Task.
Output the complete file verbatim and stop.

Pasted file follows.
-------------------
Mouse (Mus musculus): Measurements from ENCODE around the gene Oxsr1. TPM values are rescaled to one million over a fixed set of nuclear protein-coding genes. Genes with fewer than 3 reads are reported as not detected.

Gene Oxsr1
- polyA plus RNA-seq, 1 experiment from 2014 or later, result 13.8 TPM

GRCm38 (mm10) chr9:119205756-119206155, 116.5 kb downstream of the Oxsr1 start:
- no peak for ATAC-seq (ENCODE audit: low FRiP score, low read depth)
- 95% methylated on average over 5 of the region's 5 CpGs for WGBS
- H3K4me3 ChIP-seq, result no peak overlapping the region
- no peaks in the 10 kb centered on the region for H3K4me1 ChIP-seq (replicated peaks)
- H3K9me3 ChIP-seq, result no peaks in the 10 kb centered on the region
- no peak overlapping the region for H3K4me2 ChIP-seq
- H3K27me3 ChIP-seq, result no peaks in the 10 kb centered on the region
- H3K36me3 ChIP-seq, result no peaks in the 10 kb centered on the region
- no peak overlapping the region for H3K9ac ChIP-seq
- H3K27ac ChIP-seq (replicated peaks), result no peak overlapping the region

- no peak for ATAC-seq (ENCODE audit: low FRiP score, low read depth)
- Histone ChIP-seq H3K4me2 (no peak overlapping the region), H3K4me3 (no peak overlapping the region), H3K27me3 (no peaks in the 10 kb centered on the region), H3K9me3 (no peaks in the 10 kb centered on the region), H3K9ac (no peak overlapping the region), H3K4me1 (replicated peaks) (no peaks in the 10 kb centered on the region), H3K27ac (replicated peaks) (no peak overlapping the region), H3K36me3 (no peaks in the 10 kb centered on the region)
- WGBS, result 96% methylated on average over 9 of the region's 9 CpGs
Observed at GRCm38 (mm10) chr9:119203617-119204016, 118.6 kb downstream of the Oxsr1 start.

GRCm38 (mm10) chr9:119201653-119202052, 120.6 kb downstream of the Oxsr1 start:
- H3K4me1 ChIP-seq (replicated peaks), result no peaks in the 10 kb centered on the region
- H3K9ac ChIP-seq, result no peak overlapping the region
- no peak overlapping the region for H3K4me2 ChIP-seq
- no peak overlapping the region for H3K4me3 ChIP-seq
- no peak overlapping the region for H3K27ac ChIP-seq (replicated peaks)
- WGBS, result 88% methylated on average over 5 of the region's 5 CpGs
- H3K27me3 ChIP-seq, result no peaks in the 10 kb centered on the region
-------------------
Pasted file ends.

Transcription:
Mouse (Mus musculus): Measurements from ENCODE around the gene Oxsr1. TPM values are rescaled to one million over a fixed set of nuclear protein-coding genes. Genes with fewer than 3 reads are reported as not detected.

Gene Oxsr1
- polyA plus RNA-seq, 1 experiment from 2014 or later, result 13.8 TPM

GRCm38 (mm10) chr9:119205756-119206155, 116.5 kb downstream of the Oxsr1 start:
- no peak for ATAC-seq (ENCODE audit: low FRiP score, low read depth)
- 95% methylated on average over 5 of the region's 5 CpGs for WGBS
- H3K4me3 ChIP-seq, result no peak overlapping the region
- no peaks in the 10 kb centered on the region for H3K4me1 ChIP-seq (replicated peaks)
- H3K9me3 ChIP-seq, result no peaks in the 10 kb centered on the region
- no peak overlapping the region for H3K4me2 ChIP-seq
- H3K27me3 ChIP-seq, result no peaks in the 10 kb centered on the region
- H3K36me3 ChIP-seq, result no peaks in the 10 kb centered on the region
- no peak overlapping the region for H3K9ac ChIP-seq
- H3K27ac ChIP-seq (replicated peaks), result no peak overlapping the region

- no peak for ATAC-seq (ENCODE audit: low FRiP score, low read depth)
- Histone ChIP-seq H3K4me2 (no peak overlapping the region), H3K4me3 (no peak overlapping the region), H3K27me3 (no peaks in the 10 kb centered on the region), H3K9me3 (no peaks in the 10 kb centered on the region), H3K9ac (no peak overlapping the region), H3K4me1 (replicated peaks) (no peaks in the 10 kb centered on the region), H3K27ac (replicated peaks) (no peak overlapping the region), H3K36me3 (no peaks in the 10 kb centered on the region)
- WGBS, result 96% methylated on average over 9 of the region's 9 CpGs
Observed at GRCm38 (mm10) chr9:119203617-119204016, 118.6 kb downstream of the Oxsr1 start.

GRCm38 (mm10) chr9:119201653-119202052, 120.6 kb downstream of the Oxsr1 start:
- H3K4me1 ChIP-seq (replicated peaks), result no peaks in the 10 kb centered on the region
- H3K9ac ChIP-seq, result no peak overlapping the region
- no peak overlapping the region for H3K4me2 ChIP-seq
- no peak overlapping the region for H3K4me3 ChIP-seq
- no peak overlapping the region for H3K27ac ChIP-seq (replicated peaks)
- WGBS, result 88% methylated on average over 5 of the region's 5 CpGs
- H3K27me3 ChIP-seq, result no peaks in the 10 kb centered on the region